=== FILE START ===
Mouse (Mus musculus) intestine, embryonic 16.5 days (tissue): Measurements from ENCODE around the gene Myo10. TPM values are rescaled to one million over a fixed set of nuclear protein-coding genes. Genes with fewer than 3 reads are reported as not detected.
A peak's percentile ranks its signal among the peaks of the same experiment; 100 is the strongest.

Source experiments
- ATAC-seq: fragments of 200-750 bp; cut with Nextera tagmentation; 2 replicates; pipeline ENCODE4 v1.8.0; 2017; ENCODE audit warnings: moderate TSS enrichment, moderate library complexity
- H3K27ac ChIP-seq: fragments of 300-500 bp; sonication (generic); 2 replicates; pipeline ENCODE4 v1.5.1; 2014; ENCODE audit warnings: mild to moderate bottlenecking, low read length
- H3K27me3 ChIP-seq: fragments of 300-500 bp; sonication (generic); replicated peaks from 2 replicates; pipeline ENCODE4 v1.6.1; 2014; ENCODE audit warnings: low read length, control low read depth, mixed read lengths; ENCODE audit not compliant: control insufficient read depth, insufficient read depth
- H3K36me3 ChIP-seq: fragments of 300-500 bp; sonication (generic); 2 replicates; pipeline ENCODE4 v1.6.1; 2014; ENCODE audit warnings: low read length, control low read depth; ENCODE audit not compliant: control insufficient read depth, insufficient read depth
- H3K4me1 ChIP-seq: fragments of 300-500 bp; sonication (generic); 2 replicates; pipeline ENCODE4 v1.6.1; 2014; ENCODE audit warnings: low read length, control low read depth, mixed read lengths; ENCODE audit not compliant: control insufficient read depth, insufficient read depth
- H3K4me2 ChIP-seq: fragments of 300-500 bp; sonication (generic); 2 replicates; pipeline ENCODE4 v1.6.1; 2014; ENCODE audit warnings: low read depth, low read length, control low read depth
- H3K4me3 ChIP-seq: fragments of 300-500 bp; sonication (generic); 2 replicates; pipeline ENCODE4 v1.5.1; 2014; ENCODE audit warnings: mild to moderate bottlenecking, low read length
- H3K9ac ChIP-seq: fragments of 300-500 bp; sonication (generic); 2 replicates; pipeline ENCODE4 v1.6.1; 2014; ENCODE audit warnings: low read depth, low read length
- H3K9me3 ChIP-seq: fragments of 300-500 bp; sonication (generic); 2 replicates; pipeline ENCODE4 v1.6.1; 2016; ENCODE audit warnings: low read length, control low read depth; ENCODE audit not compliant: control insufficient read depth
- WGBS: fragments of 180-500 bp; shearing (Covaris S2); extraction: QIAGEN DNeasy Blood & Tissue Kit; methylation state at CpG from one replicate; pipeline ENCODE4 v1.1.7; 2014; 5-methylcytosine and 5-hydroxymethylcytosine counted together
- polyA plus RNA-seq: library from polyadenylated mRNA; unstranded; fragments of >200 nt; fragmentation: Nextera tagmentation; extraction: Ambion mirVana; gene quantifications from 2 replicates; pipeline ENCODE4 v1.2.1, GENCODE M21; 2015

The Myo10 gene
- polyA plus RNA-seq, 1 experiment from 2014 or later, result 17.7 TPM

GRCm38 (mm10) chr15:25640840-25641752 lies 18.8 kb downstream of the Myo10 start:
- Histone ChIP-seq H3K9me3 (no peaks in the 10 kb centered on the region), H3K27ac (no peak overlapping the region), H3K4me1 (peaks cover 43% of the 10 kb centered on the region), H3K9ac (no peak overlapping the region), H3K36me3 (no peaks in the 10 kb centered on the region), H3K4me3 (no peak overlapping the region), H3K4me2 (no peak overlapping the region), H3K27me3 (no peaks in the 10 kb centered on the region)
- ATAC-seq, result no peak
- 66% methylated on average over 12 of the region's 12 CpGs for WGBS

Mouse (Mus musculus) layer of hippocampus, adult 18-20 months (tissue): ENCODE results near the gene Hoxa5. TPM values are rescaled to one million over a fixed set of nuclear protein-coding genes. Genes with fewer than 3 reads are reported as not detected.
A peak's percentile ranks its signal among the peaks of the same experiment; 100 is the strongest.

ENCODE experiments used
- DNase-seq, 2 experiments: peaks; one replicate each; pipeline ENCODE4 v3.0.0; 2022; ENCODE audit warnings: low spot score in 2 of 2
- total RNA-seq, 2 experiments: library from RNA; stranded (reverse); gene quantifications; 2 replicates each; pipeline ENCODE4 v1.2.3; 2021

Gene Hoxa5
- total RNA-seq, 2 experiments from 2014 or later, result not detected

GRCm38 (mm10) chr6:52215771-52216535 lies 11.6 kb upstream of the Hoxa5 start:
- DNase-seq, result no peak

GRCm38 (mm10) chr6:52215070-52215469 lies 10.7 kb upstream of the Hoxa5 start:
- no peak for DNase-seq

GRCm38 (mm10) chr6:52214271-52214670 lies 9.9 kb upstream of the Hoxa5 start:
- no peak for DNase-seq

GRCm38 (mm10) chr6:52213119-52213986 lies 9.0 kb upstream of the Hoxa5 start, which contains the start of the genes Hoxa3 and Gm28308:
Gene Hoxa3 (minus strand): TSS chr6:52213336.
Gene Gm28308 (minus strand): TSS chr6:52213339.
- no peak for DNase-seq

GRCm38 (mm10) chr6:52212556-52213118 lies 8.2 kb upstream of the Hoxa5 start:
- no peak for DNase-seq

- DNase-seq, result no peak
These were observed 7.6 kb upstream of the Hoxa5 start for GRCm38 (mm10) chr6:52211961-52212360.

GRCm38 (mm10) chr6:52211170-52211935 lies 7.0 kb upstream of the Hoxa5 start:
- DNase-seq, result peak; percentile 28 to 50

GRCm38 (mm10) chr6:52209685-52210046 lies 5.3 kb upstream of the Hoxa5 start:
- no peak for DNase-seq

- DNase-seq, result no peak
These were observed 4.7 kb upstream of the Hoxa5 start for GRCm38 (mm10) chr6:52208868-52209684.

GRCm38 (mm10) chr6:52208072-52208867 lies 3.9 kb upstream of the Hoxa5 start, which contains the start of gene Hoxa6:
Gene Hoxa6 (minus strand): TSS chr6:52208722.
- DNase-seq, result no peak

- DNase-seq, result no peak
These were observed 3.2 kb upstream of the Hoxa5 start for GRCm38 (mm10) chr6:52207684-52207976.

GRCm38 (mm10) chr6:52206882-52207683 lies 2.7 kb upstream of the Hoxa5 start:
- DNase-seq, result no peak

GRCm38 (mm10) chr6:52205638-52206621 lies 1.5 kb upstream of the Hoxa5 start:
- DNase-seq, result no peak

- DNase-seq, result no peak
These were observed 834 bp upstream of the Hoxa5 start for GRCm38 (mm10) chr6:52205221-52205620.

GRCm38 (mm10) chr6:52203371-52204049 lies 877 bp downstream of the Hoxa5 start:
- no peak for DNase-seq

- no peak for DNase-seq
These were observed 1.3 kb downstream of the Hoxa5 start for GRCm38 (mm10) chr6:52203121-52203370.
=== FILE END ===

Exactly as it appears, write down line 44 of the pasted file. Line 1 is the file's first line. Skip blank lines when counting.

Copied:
GRCm38 (mm10) chr6:52209685-52210046 lies 5.3 kb upstream of the Hoxa5 start: